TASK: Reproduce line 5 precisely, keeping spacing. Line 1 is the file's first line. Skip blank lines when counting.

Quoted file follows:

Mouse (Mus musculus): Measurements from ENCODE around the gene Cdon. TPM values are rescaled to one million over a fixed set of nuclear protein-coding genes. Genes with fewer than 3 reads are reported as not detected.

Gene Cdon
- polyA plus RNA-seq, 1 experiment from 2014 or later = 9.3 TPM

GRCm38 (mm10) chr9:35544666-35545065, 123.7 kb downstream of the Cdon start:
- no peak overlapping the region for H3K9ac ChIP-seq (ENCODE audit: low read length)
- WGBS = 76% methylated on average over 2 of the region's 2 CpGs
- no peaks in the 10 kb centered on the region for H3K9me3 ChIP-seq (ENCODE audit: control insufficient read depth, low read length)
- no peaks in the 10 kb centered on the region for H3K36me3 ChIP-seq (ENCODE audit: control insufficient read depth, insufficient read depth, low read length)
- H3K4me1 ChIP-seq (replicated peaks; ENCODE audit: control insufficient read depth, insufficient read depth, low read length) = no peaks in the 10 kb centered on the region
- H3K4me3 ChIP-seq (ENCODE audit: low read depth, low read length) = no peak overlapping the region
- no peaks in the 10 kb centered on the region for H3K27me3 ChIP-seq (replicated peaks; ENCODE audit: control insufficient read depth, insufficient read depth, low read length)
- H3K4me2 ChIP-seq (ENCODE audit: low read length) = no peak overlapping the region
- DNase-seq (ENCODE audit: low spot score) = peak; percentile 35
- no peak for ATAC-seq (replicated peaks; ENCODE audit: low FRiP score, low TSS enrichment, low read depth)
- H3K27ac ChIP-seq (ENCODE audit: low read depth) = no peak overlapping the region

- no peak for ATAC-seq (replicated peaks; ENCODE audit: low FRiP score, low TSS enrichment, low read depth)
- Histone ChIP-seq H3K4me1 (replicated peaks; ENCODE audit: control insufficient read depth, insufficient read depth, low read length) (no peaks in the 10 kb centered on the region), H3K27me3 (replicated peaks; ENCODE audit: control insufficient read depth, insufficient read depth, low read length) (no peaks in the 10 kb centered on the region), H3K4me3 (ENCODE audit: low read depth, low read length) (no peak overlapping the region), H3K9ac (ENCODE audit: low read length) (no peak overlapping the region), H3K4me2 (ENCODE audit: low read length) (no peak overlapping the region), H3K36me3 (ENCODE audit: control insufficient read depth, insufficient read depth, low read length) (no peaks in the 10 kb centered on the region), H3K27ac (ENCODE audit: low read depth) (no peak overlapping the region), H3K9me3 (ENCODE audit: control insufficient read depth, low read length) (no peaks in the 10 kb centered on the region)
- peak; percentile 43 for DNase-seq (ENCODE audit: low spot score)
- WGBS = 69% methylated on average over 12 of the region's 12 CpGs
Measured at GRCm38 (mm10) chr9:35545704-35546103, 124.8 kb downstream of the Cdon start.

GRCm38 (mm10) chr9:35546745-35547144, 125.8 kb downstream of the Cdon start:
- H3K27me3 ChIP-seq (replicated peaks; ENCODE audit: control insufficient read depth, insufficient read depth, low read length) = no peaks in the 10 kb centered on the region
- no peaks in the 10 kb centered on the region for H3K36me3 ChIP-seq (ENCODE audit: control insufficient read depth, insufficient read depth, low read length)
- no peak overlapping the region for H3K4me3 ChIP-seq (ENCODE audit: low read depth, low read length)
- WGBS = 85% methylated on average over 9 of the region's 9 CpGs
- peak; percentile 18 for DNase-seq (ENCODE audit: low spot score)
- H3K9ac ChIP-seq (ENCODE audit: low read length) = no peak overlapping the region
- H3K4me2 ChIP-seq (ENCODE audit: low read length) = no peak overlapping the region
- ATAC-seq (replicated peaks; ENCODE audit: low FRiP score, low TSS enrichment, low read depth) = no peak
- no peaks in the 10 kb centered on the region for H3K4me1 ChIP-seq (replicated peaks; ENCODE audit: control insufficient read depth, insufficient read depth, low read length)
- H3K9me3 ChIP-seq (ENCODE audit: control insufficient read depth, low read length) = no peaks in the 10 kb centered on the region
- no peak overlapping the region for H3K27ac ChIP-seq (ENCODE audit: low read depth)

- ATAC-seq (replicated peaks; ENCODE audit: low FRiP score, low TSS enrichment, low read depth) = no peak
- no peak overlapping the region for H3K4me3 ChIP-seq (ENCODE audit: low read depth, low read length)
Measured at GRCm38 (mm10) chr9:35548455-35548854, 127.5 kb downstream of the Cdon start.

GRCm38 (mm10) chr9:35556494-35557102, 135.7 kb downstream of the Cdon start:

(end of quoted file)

- no peak overlapping the region for H3K9ac ChIP-seq (ENCODE audit: low read length)